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Providing Free and Confidential Support Groups


In response to a critical need expressed by individuals living with the illnesses of depression and bipolar disorder, a group of dedicated individuals formed the Depressive Manic Disorder Association (DMDA) Greater Houston in 1979. The Houston chapter joined the national organization in 1989. During the first 20 years of the organizations existence, volunteers took leadership positions to create DMDA Greater Houstons first board of directors. In 2003, DMDA Greater Houston changed its name to Depression and Bipolar Support Alliance Greater Houston (DBSA). Led by Gary Levering, a dedicated and enthusiastic participant, DBSA formed its own 501(c) (3) corporation. Mr. Levering utilized his personal experience and strong community connections to recruit and build the initial DBSA board of directors, and the Board is still strong and active today. DBSA free support groups help individuals, family members and friends understand these two difficult, yet treatable, mental disorders. In addition, DBSA works to educate the public about depression and bipolar disorders, confront social stigma and advocate for the rights of people living with mental disorders. Our free support groups are led by trained, dedicated and passionate facilitators. Our groups provide a compassionate environment consisting of peers who accept and understand each other. This sense of community and empathy gives participants encouragement to live more meaningful and healthy lives. Thanks to contributions from individual and foundations, DBSA is able to provide free support groups to individuals living with depression and bipolar disorder, as well as loved ones who are helping with their journey of wellness.
Languages Spoken
English, Spanish

Location & Hours

Main Location

P O Box 27607

Houston, TX 77227


Regular Hours

Central Houston, Greenway - Upper Kirby

Other Information

Other Link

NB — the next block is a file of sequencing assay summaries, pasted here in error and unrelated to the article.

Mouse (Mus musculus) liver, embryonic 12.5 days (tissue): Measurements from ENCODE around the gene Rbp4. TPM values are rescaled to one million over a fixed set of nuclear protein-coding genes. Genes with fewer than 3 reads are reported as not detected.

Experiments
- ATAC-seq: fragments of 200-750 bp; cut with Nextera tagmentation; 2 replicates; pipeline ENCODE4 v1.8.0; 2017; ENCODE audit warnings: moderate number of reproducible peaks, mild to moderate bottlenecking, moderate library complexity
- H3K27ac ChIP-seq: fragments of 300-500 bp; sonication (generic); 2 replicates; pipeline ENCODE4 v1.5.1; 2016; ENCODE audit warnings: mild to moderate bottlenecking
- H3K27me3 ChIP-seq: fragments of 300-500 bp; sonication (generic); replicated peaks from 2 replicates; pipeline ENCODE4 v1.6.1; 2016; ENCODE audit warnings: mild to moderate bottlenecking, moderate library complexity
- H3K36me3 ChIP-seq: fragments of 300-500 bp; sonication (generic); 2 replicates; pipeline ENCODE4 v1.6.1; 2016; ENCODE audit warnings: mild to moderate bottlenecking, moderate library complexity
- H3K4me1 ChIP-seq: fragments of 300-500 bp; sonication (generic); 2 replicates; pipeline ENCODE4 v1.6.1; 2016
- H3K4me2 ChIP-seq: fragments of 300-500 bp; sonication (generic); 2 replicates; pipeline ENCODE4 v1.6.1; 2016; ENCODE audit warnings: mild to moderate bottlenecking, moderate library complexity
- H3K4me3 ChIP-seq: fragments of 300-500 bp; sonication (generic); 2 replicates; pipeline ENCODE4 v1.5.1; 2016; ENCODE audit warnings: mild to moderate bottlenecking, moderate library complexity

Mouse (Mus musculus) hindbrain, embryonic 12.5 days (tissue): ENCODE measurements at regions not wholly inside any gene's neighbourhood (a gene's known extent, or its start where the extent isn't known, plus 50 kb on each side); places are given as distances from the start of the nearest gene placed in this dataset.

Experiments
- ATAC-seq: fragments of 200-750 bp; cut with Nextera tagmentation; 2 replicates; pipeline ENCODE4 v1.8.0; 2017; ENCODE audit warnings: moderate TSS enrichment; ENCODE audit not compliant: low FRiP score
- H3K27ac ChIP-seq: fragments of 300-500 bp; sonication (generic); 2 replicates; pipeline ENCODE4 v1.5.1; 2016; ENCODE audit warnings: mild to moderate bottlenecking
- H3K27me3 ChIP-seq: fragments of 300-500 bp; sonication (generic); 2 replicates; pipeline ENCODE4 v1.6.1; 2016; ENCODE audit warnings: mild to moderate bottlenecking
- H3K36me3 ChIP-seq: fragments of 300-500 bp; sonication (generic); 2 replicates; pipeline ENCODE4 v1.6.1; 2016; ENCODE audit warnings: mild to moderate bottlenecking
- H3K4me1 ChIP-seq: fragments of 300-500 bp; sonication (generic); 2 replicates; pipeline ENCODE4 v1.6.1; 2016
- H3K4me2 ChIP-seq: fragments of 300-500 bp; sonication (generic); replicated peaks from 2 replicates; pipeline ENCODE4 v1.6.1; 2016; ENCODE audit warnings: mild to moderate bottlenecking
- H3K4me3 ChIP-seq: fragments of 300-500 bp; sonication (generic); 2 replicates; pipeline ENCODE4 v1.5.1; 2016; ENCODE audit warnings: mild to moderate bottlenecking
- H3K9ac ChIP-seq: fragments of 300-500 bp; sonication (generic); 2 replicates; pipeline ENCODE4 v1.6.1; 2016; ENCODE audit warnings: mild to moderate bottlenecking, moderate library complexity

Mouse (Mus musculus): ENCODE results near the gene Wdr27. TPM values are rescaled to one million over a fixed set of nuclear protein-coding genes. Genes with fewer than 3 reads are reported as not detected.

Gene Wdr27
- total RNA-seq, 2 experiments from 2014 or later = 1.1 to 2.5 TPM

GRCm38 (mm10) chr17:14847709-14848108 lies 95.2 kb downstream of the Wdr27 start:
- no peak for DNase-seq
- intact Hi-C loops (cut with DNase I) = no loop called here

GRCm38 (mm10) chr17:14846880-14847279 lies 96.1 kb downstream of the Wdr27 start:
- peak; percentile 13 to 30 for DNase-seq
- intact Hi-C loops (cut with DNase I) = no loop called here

DBSA Houston Website

Mental Health Services, Support Groups
Other Information

Parking: Lot

Wheelchair Accessible: Yes


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Provided by Citysearch - 
Lost Focus

Paul Q.
Houston, TX
3.0 star rating

The Depression and Bipolar Support Alliance of Greater Houston is a peer support group for people with Depression or Bipolar Disorder. The anecdotal accounts of individual struggles and successes with mood disorders are the most powerful ameliorative therapy outside of medication. The Houston branch is the local chapter of the national organization in Chicago. The national headquarters sets guidelines for local chapters but there is wide latitude across the country in conformity to those guidelines.

The knowledge that EVERYONE in the group has the mental illness of a mood disorder and is not in a superior position to judge or criticize one's behavior, and, most importantly, KNOWS personally exactly about what one is speaking when describing one's experiences with mood disorders is essential for the group's success. This requirement is the catalyst in getting participants to open up.

Unfortunately, Houston has taken a corporatist approach to structuring it's groups, allowing (requiring?) Facilitators who moderate the groups to have professional credentials WITHOUT having the disorder. In a properly functioning group, NO ONE who does not have the disorder would be permitted to attend, least of all the Facilitator, (an exception is made for spouses or friends attending in support of an afflicted individual.) Mental health care professionals would be BARRED unless attending as sufferers of the disorder.

The Houston chapter also controls all the meetings throughout Houston and its suburbs from the central office without feedback from participants. Group participants have no say about how anything is done. The result is that discussion is repressed both by the presence of an unafflicted health care professional and the enfeebling of self-assertion by a patronizing central office. This approach also confounds any aspect of sociability within the groups. If folks are all getting together to discuss a problem mutually shared, supportive social ties are likely to develop. It they are convening as subjects of a therapist, that doesn't happen.

Houston has forgotten that the most important descriptive adjective for a DBSA group is PEER.

It is hard to believe that the local chapter doesn't realize how its structuring has sabotaged the central purpose of the DBSA, but apparently it is ignorant.

Nevertheless, despite the deficiencies imposed by the Houston organization, local DBSA groups are still a valuable tool in stabilizing victims with mood disorders, even if but a pale shadow of their potential.

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